Remote Sensing Techniques to detect Surface Water Quality Constituents in Coastal and Inland Water Bodies from Point or Non Point Pollution Sources

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This study demonstrates that point and non-point pollution sources in coastal and inland water bodies can be identified and monitored using remote sensing techniques so early corrective action can be take to prevent or minimize Harmful Algae Blooms (HAB’s). By tracking these changes in the remote sensing images could be very beneficial in establishing cleanup and restoration efforts for improving water quality on a watershed basis. Water quality collection protocol has its limitation because of poor accessibility to the sites. The proposed remote sensing techniques will validate, and in some cases may replace some conventional methods of water based hydrological monitoring and analysis.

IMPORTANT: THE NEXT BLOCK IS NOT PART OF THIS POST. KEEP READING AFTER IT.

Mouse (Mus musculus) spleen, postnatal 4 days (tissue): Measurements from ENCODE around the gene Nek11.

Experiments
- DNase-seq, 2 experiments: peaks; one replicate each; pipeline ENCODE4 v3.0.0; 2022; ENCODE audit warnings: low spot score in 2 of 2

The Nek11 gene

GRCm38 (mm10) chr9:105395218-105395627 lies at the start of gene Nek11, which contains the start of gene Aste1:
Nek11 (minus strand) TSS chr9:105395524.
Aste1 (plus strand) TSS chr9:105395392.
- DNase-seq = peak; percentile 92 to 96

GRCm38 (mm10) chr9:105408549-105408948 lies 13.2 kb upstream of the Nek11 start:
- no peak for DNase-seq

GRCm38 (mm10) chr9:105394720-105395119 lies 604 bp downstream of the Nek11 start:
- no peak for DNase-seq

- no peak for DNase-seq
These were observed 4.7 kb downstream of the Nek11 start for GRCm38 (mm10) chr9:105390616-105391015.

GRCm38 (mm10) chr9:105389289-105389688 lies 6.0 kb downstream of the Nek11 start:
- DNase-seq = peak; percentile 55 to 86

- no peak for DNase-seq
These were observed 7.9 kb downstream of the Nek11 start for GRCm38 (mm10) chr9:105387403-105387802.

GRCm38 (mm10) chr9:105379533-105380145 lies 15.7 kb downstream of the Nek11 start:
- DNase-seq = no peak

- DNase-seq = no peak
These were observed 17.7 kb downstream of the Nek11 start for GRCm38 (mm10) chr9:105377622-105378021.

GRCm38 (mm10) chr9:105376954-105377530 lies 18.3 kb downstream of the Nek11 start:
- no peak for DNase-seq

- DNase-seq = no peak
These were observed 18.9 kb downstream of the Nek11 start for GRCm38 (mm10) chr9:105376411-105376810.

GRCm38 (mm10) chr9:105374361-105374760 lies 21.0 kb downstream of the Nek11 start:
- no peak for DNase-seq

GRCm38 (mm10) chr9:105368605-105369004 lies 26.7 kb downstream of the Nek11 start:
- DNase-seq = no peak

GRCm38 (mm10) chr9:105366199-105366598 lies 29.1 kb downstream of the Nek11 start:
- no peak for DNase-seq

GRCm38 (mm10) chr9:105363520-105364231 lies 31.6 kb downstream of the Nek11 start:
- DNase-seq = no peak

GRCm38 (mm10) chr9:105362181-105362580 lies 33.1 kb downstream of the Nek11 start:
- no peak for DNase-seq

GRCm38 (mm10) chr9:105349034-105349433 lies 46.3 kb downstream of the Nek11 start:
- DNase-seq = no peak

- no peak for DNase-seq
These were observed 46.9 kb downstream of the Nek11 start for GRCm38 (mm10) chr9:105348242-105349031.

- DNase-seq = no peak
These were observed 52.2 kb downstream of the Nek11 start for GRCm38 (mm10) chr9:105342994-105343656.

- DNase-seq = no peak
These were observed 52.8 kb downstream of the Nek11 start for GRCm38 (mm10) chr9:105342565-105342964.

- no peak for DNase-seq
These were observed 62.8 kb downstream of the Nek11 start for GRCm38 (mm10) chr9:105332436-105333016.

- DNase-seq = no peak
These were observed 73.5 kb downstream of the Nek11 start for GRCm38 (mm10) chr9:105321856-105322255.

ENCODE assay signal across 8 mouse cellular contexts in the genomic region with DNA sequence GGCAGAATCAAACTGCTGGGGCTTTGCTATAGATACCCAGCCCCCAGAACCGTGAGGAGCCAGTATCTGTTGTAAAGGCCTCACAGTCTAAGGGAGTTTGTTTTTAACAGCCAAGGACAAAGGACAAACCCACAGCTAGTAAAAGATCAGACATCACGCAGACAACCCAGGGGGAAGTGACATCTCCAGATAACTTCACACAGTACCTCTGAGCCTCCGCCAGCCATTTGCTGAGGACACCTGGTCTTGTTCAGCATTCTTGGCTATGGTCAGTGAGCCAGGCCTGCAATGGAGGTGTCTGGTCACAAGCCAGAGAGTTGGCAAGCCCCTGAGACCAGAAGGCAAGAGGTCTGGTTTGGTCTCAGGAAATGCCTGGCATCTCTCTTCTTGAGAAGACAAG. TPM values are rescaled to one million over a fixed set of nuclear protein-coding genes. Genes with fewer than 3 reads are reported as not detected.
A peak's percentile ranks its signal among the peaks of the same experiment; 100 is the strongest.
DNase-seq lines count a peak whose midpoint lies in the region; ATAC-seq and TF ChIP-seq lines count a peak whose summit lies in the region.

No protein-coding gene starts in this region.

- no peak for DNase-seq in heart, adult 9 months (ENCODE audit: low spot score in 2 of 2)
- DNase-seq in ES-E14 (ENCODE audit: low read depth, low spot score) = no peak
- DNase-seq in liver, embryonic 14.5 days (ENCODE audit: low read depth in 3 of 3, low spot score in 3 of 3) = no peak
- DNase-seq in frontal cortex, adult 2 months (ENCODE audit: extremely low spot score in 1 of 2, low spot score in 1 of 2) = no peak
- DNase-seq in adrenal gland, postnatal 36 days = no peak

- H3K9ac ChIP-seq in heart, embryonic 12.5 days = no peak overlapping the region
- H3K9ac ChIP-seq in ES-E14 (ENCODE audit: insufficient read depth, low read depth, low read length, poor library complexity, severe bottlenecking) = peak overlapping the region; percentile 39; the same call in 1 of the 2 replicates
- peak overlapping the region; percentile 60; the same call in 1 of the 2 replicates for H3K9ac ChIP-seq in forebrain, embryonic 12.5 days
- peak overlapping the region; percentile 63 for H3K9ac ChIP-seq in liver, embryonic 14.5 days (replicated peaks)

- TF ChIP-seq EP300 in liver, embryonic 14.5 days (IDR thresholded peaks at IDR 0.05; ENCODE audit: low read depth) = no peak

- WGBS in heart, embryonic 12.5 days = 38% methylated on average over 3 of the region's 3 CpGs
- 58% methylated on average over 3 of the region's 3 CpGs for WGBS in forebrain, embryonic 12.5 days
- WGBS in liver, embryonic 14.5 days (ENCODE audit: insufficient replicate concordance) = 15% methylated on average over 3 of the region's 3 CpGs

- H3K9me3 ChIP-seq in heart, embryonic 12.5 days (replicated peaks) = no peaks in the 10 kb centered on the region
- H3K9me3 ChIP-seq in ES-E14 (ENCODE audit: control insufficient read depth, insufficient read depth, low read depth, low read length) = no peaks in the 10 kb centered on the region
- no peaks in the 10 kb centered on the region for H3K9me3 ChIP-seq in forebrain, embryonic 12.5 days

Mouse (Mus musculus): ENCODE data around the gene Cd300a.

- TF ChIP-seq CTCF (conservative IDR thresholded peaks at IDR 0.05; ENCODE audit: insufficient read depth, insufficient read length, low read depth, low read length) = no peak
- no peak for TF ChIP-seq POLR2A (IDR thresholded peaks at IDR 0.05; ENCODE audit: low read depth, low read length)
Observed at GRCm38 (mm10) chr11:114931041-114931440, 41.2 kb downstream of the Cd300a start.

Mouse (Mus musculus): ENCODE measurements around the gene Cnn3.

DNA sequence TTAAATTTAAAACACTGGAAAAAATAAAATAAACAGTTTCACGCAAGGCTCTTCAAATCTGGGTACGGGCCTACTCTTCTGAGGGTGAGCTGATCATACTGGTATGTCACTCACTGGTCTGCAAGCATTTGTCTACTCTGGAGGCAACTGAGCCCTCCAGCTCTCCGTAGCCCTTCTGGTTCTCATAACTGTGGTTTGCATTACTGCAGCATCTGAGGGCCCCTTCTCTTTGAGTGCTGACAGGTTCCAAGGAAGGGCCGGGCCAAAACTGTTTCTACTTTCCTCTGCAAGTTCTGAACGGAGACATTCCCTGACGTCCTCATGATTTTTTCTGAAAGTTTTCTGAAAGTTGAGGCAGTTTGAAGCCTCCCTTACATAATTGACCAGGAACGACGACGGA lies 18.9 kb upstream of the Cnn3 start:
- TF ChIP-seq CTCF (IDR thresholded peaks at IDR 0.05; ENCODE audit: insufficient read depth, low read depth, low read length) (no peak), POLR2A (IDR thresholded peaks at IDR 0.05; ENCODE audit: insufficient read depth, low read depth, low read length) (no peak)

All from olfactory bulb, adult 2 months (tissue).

Images are analyzed using several algorithms integrated into the Environmental Visualization software such as Partial Unmixing, Minimum Noise Fraction Transformation, and Spectral Angle Mapper. Regression and accuracy analysis is performed using Neural Networks. The method will complement other airborne or satellite remote sensing technologies being developed to locate the origin of point and non point sources entering the upper Chesapeake Bay Watershed. Federal, State, and Local agencies, as well as Non-Profit organizations need accurate information for identifying impaired waters, prioritizing response actions, and developing long term restoration plans. This study shows a baseline approach that would allow agencies to update their water quality information, using satellite images, track changes and perform trend analysis on a continuous basis.

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